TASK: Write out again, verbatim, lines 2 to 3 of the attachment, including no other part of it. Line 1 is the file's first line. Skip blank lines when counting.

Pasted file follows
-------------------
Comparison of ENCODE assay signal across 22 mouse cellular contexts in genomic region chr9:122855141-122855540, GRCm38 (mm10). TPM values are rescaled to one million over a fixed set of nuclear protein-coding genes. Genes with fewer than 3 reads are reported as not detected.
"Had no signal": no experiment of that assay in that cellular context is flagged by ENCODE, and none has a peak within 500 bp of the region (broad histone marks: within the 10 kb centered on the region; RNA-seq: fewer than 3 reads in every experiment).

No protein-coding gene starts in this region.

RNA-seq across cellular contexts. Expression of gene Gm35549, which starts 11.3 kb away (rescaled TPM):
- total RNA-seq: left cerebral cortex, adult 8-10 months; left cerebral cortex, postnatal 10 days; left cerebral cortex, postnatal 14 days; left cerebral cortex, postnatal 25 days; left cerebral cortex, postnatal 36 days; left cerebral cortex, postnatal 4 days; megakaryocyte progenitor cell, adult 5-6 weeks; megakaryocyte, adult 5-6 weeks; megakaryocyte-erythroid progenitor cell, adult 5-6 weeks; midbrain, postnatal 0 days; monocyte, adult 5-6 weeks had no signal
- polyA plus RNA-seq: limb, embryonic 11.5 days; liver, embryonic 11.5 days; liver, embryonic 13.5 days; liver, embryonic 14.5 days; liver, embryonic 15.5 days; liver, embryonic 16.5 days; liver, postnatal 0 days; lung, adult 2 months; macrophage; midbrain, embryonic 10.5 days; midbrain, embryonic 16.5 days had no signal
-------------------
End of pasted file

"Had no signal": no experiment of that assay in that cellular context is flagged by ENCODE, and none has a peak within 500 bp of the region (broad histone marks: within the 10 kb centered on the region; RNA-seq: fewer than 3 reads in every experiment).

No protein-coding gene starts in this region.